Git Rebase: My Favourite Git Command

Thursday, September 24, 2020

I love git rebase.

If we have ever talked programming and git, I've probably mentioned git rebase to you.

Rebase has had a bad rep over the years but I can't git without it.

I like to illustrate the power and simplicity of the rebase command with an illustration:

Imagine you are working on a new feature on a separate branch alongside your stable branch. You are finally done with your work but your teammates have committed changes to the stable branch which you do not have on your own branch.

One way to solve this is to merge your feature branch into the stable branch, resolve any conflicts, create a commit that resolved the conflict (possibly with a "Merge conflicts" message).

If you are a commit log freak like me, seeing merge conflict commits irk you too. Firstly, it clogs up the commit log and secondly, it doesn't give a linear succession of commits.

I like to resolve the scenario illustrated above with git rebase.

git rebase will rewind the HEAD pointer to the last common commit between the source branch (your feature branch) and the target branch (the stable branch) and replay the changes on your feature branch iteratively for every commit missing from the source branch. If there is a conflict, you can fix the conflict, and do a git rebase --continue to commit your changes without any extra "Merge conflict" messages. Or if you are no longer interested in continuing the rebase process, you can easily abort with git rebase --abort.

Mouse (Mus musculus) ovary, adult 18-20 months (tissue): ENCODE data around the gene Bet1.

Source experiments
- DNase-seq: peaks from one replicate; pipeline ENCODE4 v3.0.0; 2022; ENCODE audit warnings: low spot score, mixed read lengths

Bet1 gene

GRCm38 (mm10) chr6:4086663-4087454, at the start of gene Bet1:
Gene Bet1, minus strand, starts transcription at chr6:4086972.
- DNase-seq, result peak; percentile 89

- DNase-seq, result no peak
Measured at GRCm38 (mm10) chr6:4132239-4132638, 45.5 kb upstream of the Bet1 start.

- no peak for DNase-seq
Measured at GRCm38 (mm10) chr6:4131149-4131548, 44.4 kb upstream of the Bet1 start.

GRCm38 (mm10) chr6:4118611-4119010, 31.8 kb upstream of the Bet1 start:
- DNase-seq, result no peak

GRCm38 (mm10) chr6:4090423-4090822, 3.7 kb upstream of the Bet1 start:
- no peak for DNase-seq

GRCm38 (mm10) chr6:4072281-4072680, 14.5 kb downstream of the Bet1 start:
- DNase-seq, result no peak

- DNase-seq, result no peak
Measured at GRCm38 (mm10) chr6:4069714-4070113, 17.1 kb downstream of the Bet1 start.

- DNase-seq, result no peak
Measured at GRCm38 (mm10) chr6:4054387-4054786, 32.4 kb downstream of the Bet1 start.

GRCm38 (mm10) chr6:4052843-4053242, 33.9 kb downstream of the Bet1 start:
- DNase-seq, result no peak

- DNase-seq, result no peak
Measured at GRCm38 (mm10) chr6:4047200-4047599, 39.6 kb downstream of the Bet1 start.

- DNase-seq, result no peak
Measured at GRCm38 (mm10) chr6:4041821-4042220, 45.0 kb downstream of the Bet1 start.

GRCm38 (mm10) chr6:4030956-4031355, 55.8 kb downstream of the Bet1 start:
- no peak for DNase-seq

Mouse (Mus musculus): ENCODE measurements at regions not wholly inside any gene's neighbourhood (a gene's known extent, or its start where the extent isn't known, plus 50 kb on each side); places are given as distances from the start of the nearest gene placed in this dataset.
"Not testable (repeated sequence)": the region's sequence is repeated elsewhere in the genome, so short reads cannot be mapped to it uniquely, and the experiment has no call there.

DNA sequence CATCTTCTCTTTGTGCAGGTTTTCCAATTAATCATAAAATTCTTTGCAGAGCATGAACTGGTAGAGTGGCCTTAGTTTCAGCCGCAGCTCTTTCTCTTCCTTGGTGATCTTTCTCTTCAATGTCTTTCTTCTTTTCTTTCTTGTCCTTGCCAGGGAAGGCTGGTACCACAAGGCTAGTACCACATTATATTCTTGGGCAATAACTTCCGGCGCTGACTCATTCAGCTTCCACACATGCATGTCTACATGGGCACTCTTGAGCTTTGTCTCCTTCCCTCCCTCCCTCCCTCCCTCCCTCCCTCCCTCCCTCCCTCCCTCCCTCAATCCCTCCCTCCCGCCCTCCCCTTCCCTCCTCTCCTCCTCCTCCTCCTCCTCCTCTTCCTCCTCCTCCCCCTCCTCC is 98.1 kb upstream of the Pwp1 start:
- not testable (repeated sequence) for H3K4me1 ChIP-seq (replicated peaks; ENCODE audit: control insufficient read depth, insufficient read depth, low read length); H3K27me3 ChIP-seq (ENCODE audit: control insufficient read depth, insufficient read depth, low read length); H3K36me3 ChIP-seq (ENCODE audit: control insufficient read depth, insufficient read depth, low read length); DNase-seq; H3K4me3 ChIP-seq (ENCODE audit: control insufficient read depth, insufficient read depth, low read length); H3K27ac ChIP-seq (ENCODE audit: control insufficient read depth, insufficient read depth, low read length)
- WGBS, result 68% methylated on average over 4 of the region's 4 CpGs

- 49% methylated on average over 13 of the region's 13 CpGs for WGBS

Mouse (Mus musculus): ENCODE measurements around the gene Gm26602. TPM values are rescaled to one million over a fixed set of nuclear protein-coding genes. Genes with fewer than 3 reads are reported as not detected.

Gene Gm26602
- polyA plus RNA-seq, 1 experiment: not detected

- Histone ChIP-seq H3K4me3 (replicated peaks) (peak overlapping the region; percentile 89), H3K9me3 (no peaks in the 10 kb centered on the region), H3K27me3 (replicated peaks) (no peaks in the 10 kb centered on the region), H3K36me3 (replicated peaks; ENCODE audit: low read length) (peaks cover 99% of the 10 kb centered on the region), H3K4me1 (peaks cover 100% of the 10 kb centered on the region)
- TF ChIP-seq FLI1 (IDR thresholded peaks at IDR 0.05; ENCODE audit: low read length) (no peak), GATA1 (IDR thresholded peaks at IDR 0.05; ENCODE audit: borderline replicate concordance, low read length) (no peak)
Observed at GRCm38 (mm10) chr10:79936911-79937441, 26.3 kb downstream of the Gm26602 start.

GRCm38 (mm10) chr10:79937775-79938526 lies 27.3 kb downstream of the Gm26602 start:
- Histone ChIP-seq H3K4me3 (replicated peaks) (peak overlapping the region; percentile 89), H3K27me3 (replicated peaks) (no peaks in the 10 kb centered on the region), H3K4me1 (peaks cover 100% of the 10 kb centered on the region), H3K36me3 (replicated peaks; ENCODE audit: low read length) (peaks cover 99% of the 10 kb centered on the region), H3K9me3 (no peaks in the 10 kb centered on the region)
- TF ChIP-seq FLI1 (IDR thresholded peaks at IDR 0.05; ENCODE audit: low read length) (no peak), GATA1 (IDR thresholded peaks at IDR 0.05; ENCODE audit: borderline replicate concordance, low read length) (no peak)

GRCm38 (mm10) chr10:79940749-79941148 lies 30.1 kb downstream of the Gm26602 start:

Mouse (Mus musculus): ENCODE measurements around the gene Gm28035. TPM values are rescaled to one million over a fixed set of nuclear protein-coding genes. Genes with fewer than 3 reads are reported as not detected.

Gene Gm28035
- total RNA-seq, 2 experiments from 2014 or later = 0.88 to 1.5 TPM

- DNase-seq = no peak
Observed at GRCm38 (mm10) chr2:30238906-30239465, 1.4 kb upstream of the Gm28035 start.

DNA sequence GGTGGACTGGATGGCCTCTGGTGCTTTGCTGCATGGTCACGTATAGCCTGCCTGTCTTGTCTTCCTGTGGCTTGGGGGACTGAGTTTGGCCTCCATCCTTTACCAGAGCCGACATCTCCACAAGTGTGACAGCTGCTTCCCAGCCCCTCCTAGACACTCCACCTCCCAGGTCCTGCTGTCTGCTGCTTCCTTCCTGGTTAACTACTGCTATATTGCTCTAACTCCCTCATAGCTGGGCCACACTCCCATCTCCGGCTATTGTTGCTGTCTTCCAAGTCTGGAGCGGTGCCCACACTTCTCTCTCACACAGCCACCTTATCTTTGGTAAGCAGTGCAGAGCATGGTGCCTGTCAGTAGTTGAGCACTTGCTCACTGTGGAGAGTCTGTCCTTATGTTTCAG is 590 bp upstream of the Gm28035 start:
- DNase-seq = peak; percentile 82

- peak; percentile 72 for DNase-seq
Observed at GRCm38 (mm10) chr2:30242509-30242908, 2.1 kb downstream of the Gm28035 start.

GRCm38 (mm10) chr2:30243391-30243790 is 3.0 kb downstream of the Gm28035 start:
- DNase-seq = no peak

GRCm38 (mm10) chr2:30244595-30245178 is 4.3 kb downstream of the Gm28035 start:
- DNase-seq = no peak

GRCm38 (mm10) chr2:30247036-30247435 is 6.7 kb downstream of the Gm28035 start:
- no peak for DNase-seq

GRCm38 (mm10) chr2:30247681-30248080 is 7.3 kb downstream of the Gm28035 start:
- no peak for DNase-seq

One thing to note is that git rebase rewrites git history and if many people are working on the same branch, if can cause weird issues to happen. And I will admit that git rebase in the hands of someone who doesn't properly understand git can cause painful problems so please use with caution.

All in all, git rebase is one command in my git toolbox I find myself reaching for over and over again.

This isn't even all.

There was a scenario I had a few days ago that git rebase was fantastic for.

I had created a release branch by cherry-picking all the commits that I thought were going into production. After sharing the release branch with my colleagues, I received feedback that one commit I had cherry-pick wasn't cleared to go into production. I had to remove that commit from the release branch; Git rebase to the rescue. But this time, I used the interactive version git rebase -i ${commit-hash-before-main-commit-you-wanna-remove}.

When you use git rebase -i, an editor opens up with a list of all the commits and there are a handful of commands you can use to rewrite the git history; pick, drop, squash, reword, fixup, break, merge and so on. For my case, I needed to append the drop command in front of the commit I wanted to remove on the release branch. Save and the history will be rewritten and the dropped commit will be no more!

The git rebase command is one you should have in your git toolbox.

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